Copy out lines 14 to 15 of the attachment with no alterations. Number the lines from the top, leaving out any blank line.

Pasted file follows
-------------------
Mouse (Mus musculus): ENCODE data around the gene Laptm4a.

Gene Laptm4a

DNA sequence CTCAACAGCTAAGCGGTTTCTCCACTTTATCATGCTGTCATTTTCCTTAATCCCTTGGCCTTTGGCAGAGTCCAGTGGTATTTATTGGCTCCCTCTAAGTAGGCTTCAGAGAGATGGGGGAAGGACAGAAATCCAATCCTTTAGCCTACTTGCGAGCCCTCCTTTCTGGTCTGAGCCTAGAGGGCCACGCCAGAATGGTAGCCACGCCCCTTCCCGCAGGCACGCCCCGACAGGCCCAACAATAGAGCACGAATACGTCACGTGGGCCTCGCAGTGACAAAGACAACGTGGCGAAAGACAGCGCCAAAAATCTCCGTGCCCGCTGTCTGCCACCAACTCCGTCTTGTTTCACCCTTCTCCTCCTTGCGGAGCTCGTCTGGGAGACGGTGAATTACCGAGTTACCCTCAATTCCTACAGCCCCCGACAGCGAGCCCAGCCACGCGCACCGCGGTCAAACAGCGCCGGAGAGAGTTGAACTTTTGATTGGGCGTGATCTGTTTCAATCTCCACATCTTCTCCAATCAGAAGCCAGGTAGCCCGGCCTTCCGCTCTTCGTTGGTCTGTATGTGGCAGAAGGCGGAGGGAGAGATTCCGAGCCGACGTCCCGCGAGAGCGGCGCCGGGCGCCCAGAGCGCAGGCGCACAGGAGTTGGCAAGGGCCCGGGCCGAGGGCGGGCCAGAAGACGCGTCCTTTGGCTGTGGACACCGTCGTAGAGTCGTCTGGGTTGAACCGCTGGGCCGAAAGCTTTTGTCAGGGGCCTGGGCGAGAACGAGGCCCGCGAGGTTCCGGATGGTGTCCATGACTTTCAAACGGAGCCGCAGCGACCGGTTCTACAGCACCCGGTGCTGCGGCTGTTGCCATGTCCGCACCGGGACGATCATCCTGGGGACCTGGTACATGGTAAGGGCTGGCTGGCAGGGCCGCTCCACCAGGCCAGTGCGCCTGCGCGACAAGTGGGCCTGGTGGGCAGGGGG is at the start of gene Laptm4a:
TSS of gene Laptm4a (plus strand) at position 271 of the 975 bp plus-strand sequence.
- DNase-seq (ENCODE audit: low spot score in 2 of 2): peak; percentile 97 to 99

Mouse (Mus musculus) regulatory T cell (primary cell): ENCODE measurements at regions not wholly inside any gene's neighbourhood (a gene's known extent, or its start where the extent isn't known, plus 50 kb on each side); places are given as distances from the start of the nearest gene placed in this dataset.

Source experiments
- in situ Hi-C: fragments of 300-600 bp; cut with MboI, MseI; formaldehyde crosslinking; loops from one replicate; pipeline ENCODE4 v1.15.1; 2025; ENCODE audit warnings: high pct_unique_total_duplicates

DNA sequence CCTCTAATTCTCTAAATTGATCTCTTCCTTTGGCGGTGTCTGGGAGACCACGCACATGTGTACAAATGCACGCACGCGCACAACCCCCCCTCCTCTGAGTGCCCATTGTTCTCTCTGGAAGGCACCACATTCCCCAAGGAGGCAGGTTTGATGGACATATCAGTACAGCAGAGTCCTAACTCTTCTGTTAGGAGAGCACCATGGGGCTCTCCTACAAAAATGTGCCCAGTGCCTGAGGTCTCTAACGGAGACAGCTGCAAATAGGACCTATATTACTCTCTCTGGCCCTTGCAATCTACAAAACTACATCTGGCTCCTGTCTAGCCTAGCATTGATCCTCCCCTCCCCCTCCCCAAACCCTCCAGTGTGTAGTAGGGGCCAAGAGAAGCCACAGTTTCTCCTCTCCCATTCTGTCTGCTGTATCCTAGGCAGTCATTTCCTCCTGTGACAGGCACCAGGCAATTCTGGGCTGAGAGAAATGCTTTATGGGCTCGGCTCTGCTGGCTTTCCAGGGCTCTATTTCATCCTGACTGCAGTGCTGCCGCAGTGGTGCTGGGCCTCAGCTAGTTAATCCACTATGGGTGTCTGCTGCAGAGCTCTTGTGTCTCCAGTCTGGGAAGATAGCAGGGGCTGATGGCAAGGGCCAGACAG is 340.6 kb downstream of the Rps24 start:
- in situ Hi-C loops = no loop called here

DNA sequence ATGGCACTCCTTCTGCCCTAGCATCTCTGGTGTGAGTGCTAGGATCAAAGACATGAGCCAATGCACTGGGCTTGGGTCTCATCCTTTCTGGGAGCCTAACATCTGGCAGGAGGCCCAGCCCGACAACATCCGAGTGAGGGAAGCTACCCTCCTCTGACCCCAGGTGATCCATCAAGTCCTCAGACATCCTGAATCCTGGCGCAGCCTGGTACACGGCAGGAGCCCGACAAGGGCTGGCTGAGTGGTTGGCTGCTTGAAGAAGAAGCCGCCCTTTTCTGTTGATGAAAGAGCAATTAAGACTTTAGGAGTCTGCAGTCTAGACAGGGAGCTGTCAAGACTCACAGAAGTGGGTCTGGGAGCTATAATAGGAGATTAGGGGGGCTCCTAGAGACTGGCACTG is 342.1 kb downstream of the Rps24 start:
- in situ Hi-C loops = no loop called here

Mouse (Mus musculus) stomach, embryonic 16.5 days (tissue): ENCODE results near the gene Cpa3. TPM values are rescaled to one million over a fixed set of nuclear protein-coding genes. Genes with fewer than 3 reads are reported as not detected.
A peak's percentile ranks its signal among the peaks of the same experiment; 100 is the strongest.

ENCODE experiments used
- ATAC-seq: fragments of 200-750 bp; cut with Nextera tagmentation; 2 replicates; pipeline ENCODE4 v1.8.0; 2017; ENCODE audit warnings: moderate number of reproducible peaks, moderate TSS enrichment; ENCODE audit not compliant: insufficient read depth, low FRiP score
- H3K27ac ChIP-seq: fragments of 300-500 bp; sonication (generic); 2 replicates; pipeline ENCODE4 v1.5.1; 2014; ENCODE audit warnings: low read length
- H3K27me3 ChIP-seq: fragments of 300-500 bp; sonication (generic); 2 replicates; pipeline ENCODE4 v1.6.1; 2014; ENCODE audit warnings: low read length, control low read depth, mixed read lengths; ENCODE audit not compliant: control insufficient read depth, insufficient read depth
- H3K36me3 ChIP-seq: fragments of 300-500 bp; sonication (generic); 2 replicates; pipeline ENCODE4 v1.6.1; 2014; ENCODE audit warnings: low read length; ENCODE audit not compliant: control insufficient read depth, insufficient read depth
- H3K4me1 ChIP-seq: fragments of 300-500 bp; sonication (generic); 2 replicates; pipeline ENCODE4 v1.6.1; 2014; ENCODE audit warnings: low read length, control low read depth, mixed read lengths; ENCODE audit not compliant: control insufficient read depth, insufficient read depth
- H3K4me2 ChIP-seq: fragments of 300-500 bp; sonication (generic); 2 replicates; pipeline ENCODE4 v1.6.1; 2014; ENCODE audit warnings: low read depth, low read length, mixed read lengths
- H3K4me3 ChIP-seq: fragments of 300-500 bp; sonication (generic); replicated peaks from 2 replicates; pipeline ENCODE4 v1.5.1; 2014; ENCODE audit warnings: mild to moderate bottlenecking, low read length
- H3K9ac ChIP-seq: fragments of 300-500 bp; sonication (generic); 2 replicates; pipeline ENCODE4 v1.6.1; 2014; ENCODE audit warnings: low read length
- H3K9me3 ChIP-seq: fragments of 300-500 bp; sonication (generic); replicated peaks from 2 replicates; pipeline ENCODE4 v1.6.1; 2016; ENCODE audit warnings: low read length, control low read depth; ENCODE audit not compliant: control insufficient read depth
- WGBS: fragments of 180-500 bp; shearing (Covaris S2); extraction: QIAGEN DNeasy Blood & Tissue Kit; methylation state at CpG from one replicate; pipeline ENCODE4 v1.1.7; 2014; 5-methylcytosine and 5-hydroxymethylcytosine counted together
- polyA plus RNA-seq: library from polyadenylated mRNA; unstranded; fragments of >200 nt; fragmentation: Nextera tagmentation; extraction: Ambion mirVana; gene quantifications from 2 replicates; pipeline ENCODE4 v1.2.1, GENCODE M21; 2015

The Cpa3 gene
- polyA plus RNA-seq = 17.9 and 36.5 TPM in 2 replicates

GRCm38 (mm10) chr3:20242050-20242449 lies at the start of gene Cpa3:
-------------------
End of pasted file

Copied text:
A peak's percentile ranks its signal among the peaks of the same experiment; 100 is the strongest.

ENCODE experiments used